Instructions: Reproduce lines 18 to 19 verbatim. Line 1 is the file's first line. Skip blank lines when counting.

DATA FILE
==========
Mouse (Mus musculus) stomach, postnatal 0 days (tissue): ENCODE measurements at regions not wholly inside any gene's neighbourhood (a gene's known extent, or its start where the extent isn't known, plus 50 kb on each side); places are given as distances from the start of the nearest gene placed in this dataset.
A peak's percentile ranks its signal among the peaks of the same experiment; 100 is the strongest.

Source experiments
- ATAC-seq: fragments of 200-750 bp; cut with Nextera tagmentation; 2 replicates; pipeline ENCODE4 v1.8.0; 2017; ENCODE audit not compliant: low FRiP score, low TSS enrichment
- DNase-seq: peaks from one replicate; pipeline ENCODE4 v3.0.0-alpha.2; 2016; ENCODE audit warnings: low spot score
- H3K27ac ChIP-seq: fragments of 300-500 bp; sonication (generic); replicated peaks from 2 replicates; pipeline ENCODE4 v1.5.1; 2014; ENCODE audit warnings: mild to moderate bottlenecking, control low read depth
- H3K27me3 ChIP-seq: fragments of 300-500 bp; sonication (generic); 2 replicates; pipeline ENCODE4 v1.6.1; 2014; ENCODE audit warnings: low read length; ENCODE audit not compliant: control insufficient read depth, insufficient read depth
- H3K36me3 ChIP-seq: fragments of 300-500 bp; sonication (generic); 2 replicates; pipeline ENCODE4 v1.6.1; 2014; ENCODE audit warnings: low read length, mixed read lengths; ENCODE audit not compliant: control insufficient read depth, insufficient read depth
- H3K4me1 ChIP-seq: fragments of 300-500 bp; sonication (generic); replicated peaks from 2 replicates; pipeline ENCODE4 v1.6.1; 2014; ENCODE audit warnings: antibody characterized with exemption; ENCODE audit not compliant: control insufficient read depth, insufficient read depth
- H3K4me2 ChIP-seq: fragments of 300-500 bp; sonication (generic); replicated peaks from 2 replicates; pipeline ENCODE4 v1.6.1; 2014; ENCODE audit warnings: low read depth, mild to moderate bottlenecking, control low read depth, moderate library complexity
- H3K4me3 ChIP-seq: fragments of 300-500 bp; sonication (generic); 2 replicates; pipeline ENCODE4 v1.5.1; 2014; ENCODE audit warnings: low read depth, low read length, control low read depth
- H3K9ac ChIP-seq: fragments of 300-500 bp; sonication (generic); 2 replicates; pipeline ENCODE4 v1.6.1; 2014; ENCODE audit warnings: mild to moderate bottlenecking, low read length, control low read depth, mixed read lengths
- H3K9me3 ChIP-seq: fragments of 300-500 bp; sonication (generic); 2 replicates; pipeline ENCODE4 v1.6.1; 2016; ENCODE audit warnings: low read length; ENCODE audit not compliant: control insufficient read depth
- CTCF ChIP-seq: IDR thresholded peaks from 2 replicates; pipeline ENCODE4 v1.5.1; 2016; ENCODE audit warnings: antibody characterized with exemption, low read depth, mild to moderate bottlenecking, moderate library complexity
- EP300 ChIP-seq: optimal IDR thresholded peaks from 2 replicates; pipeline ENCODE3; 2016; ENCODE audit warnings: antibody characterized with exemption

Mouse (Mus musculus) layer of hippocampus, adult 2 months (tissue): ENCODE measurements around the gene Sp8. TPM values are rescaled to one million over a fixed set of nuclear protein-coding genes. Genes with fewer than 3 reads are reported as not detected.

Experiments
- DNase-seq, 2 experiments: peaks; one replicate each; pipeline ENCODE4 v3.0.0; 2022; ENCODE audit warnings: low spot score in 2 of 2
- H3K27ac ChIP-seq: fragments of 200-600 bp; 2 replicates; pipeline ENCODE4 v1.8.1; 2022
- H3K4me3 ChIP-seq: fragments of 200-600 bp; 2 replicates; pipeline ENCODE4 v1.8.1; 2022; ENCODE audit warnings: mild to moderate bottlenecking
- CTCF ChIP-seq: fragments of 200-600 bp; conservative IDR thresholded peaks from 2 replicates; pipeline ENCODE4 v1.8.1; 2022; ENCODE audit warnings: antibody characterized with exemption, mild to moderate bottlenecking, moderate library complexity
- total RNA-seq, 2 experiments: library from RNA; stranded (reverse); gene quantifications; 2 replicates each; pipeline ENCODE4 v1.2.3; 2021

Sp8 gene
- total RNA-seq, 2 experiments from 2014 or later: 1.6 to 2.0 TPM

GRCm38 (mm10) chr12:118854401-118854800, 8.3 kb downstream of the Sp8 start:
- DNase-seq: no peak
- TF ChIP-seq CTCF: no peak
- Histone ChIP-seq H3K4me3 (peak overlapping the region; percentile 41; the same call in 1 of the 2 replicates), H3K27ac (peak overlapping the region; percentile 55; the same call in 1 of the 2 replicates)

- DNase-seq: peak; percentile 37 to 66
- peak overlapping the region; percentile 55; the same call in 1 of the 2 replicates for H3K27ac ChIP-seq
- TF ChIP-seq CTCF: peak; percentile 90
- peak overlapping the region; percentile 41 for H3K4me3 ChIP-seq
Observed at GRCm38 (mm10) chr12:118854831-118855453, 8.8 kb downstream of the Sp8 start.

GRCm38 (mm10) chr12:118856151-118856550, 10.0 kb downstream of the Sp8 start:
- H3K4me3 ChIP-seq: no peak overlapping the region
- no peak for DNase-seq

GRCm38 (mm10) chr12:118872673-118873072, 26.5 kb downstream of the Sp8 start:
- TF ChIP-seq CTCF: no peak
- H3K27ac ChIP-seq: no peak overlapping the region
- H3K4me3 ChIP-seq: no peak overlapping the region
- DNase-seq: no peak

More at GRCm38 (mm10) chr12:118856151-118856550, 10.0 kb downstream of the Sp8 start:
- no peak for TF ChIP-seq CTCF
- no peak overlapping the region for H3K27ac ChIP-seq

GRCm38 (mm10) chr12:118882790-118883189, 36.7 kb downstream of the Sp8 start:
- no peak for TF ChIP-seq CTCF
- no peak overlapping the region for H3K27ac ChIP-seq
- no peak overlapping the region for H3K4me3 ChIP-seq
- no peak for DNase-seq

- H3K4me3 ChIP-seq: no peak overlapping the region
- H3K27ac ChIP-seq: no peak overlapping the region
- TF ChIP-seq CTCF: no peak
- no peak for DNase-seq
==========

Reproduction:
- DNase-seq, 2 experiments: peaks; one replicate each; pipeline ENCODE4 v3.0.0; 2022; ENCODE audit warnings: low spot score in 2 of 2
- H3K27ac ChIP-seq: fragments of 200-600 bp; 2 replicates; pipeline ENCODE4 v1.8.1; 2022